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A Ph.D Walked into a Bar...

Article-A Ph.D Walked into a Bar...

<p style="text-align: justify; text-autospace: ;">&hellip;and saw why Americans have such trouble keeping the pounds off. C. Leigh Broadhurst shares her obervations. </p>

Earlier this year after skiing all day I went to the Million Dollar Cowboy Bar in Jackson, Wyoming. Despite a substantial cover charge the bar was packed. Let’s face it: paying for entry means you’re serious about meeting someone. And the goal of almost everybody trying to “lose weight” or “get in shape” is to be that attractive someone.

As we watched only 65-year-olds dance and the young people mess with their phones, it dawned on me that phones are the new cigarettes. Human nature hasn’t changed. It’s uncomfortable entering a bar, especially alone. In the past, the first thing you did was light up. Smoking gave you something to do, made you look cool, alleviated stress. While smoking you slowly sipped a strong drink and perused the clientele. Now nobody smokes, so we occupy our hands and look cool by fiddling with phones. Not that I like smoking, but outside in the snow, I found smokers relaxed, chatting, and laughing.

Inside at the perimeter tables, the fattest people were furiously texting, surrounded by French fries and Bud Light. It was obvious: the bar environment caused them intense stress.

In previous posts I’ve discussed many diet tips. Adding to those, effective weight management begins with stress reduction. Before heading down the diet supplement aisle, consumers should visit the brain nutrition aisle. (Start with a neuroptimizer blend, DHA, acetyl-L-carnitine, and possibly a specific stress reducer.) If it’s recommended to help memory, focus, and concentration, it’s a first step in weight reduction, too.

What makes weight management so tricky is so many interlocking factors are involved. The fattest folks probably didn’t spend their day skiing or riding. That’s unfortunate because exercise is the most effective stress reliever known. For those hopelessly out of shape, get some binoculars and start birding. No electronics allowed. Learn to stalk, observe, and listen. Or get two dogs. (Why two? Just try it.)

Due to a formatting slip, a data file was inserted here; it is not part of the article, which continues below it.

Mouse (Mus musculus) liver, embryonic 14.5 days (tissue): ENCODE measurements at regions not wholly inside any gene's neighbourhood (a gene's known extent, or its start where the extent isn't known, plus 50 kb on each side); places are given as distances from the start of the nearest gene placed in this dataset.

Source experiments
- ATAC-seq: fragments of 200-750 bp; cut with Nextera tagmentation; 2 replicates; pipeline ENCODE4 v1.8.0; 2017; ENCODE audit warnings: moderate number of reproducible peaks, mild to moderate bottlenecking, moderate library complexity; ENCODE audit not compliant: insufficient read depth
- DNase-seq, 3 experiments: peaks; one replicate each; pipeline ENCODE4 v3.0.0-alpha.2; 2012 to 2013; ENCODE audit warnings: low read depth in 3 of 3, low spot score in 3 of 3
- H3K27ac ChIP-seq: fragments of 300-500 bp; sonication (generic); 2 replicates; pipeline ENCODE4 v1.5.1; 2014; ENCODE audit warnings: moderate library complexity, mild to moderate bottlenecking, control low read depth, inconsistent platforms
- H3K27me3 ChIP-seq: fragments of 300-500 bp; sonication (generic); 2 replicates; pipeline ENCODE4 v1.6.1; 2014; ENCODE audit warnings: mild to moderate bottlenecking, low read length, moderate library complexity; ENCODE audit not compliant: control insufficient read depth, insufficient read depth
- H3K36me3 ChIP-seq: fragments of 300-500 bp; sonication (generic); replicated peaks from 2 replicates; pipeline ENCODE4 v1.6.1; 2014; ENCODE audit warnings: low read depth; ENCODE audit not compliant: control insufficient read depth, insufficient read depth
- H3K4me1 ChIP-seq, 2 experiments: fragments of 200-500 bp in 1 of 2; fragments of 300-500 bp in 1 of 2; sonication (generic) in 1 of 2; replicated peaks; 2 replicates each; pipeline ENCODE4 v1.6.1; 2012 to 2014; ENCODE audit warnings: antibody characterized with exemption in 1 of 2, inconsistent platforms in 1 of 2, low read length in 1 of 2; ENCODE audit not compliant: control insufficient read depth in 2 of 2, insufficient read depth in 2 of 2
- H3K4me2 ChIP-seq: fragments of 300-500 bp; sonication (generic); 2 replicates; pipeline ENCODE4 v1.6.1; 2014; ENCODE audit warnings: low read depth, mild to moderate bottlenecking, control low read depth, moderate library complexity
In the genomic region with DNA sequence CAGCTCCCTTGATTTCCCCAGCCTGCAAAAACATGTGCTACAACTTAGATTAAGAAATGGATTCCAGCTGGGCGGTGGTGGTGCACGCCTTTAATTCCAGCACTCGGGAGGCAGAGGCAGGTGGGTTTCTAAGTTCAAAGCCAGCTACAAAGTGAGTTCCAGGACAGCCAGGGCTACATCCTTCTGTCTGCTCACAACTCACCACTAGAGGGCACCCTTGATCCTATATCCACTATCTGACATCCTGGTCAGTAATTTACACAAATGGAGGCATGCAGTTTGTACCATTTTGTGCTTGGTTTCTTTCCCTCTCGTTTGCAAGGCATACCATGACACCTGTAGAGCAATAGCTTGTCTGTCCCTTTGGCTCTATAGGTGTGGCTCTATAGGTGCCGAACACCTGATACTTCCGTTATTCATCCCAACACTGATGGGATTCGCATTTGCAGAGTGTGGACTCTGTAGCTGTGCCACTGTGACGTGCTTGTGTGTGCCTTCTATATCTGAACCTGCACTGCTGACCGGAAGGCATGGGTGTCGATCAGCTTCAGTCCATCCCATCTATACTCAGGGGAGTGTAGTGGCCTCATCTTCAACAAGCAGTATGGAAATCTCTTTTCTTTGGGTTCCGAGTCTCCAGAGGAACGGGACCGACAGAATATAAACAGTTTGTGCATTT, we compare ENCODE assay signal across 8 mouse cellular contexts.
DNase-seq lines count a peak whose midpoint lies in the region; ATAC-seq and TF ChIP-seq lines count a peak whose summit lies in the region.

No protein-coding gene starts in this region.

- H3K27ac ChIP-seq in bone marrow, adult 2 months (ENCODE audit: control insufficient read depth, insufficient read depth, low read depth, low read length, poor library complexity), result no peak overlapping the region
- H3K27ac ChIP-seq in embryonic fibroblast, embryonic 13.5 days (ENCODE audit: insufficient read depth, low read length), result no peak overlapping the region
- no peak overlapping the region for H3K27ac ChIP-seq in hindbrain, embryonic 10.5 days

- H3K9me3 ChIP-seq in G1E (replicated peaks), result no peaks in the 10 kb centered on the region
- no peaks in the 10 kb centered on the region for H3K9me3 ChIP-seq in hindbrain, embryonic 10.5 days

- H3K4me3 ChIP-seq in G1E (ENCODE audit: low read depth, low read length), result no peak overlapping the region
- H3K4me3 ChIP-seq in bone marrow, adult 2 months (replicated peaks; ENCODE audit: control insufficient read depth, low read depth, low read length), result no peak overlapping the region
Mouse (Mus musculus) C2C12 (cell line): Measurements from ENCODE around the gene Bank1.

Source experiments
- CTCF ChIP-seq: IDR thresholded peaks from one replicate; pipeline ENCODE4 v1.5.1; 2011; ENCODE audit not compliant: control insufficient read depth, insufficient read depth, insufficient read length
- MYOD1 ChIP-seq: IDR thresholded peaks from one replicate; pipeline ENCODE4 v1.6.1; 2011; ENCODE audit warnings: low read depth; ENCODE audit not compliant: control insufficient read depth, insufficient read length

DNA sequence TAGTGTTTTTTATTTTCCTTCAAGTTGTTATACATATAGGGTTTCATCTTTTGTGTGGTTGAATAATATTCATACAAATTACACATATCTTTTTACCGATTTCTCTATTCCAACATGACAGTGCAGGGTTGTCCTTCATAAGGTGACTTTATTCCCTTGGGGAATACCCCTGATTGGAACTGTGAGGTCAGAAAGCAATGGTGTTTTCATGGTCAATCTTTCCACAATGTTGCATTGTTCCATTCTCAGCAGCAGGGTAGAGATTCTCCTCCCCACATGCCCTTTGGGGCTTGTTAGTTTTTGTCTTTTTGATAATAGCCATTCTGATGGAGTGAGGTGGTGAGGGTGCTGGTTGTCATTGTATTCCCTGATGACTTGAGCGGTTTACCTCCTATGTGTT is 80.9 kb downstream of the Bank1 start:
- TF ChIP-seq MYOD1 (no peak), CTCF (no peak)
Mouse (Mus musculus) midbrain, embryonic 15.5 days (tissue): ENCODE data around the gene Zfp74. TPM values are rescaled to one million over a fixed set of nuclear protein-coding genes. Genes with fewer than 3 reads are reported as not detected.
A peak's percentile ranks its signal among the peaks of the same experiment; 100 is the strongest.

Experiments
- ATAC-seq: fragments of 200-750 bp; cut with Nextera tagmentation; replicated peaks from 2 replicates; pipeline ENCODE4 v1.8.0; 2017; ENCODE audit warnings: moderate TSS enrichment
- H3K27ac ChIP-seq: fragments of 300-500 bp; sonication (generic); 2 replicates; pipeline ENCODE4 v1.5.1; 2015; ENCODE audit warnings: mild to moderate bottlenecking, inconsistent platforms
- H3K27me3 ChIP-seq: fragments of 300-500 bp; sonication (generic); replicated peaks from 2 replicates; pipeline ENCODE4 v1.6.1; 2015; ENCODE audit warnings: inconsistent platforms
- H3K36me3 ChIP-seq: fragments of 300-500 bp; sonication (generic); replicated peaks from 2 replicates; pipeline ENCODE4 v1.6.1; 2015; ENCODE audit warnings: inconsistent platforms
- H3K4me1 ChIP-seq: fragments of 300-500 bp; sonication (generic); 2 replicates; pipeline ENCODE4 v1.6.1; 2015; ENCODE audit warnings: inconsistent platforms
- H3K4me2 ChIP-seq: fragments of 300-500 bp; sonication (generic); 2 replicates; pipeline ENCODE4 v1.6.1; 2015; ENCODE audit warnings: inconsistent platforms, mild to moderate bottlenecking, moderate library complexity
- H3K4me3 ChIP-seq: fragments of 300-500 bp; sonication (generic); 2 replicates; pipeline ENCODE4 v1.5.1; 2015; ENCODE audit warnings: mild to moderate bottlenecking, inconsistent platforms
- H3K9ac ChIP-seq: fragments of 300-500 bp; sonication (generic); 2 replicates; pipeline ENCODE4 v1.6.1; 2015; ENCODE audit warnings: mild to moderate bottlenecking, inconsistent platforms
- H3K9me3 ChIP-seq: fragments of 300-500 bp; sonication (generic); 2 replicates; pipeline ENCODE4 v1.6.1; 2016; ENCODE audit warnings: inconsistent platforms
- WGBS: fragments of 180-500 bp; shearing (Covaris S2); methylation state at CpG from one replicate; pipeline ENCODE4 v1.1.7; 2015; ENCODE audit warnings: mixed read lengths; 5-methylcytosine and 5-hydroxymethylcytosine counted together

Why didn’t these people ski? Maybe faint headaches, insomnia, exercise/altitude intolerance, difficulty concentrating, cold hands and feet? They keep sipping sweet coffee to make the headaches go away but wake up at night with a vengeance. Iron supplements fell out of fashion, but females who don’t eat red meat are probably anemic. Vegetarian men are also at risk. Since wheat flour is supplemented with iron, gluten-free diets can push low dietary iron levels to insufficiency. Every day they’re stressed because they don’t have enough red blood cells, and their metabolism drags. Six weeks of supplementation may find them down 15 pounds with no diet changes.

Sugar was purposefully designed to be addictive. Sweets, sodas, baked goods change your personality. Your reaction to sugar on an empty stomach is nearly identical to alcohol on an empty stomach. Rapid stress relief for the first shot, yes. But try it again and again and the effect is the opposite. The chronic stress is relieved by eating plain protein and lemon/lime water only on an empty stomach. After two weeks it becomes second nature, and you can now think clearly enough to start an effective diet—if you can stay away from the texting.

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